Google might be on the hook to pay a record-breaking fine after the European Union discovered antitrust violations involving its mobile operating system.

The $5 billion fine, which could increase if Google doesn’t comply within three months, comes as the EU’s executive branch decided that Android disregards fair competition. Alphabet, the parent company, would see 5% of its average daily revenue tacked onto the total amount.

Based on the ruling, the EU believes pre-installed Google apps like Chrome and Search are hurting others in the mobile industry. The only way to gain access to additional apps is through the Google Play, but partners need to carry Google Mobile Services out of the box for the digital store to be available.

Another area of concern is how Google treats modified versions of Android. The EU doesn’t think it’s appropriate that products with tweaked versions, like Amazon’s Fire tablets, can’t access the Play Store despite having the same software at the core.

There does appear to be an immediate fix, but it’s not one Google would like to make. The EU is urging the company to stop forcing partners and users to take advantage of its apps and services. If that happens (and probably won’t), Google would lose its grip on the industry in a vital region.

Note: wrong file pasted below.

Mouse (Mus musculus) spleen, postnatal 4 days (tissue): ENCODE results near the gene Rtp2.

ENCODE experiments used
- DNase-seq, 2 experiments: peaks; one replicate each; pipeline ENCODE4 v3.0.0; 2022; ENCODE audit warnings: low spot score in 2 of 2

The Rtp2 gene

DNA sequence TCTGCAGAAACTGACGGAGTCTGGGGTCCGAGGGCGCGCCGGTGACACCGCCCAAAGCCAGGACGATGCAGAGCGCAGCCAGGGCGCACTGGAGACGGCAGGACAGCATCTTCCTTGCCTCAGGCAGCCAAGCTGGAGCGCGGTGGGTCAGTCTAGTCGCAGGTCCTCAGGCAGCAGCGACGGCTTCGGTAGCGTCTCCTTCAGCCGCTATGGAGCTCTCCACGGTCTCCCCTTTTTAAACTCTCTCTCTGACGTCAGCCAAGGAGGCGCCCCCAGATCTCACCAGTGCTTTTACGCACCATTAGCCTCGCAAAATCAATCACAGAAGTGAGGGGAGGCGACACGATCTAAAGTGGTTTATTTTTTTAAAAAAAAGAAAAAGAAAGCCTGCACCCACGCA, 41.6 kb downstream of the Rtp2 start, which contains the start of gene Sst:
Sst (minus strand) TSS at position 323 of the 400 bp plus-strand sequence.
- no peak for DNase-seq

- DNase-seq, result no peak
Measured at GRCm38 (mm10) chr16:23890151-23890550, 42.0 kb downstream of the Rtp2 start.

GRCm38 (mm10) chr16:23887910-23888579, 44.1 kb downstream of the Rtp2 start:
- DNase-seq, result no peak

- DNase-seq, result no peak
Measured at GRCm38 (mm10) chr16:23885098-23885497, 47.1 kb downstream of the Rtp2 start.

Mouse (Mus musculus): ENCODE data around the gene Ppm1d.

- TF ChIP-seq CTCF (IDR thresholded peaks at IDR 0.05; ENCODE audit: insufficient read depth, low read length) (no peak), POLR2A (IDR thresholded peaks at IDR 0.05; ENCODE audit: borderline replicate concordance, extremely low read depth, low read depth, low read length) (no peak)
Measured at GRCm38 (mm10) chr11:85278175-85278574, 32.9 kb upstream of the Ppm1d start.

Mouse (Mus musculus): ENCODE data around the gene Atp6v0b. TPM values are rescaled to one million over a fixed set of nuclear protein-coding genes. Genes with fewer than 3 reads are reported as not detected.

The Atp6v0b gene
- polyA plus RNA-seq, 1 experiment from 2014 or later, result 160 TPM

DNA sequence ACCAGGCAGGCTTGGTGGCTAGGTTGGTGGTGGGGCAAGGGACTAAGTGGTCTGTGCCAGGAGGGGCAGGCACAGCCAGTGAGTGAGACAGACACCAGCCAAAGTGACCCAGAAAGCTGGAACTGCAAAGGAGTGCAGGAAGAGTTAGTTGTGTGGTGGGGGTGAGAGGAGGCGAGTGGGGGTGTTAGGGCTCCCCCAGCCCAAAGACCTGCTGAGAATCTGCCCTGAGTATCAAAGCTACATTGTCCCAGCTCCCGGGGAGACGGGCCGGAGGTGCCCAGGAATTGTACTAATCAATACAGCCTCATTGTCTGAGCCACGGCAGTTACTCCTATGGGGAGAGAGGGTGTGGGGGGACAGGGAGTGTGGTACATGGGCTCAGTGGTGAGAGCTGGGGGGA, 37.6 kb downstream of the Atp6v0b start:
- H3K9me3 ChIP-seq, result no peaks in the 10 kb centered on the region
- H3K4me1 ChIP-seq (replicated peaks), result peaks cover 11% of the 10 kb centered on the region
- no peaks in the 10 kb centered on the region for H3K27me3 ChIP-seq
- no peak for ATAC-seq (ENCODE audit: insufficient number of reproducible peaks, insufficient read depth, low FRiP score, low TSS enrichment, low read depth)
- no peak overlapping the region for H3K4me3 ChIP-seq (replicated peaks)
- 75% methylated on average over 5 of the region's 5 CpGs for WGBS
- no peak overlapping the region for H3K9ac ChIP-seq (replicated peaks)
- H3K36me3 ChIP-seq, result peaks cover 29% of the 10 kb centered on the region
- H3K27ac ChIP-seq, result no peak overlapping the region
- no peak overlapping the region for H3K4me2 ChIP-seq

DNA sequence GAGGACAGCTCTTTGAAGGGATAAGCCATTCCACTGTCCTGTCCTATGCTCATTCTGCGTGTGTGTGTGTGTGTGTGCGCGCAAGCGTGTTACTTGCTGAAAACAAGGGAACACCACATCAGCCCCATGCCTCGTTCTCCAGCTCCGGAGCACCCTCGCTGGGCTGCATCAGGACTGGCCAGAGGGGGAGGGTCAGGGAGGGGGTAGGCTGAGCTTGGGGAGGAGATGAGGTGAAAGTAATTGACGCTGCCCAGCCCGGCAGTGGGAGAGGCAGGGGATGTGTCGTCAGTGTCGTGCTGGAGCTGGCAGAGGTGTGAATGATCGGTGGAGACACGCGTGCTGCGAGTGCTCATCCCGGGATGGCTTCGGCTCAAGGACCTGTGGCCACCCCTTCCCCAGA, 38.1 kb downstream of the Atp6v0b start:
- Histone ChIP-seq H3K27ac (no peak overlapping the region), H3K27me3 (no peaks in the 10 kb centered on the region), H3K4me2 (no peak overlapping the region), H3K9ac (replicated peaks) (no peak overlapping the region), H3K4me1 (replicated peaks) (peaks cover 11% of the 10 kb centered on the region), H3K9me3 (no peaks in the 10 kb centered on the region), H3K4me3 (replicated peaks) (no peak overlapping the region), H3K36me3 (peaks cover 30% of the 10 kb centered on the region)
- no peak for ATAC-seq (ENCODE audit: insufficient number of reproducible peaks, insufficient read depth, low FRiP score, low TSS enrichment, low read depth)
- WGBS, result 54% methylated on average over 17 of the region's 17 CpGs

In a statement, Google confirmed it disagrees with the ruling and is already in the process of filing an appeal. The argument is that, aside from allowing its partners to run free, Google is competing directly against Apple. iOS devices, too, ship with various pre-installed apps but the EU doesn’t feel Apple has limit anyone.

Sundar Pichai, who’s been at the helm of the Mountain View-based company for several years, wrote a lengthy blog post discussing how Android has created more choice. He mentions there are “more than 24,000 devices, at every price point, from more than 1,300 different brands” around the world.

The blog post goes on to say that partners aren’t obligated to use Google Mobile Services and consumers can easily remove pre-installed apps and replace them with alternatives. Pichai revealed that the typical Android phone user installs around 50 apps on their own.

Google also emphasized the importance of “free distribution” in the ecosystem. To use Android and Google Mobile Services, hardware manufacturers and carriers aren’t charged anything. It’s merely a benefit for all because of how strong these things are together.

With the ruling due to face a lengthy appeal process, there’s nothing for end-users to fear. Android will continue working the same, but there could be changes in the future if the EU holds its stance.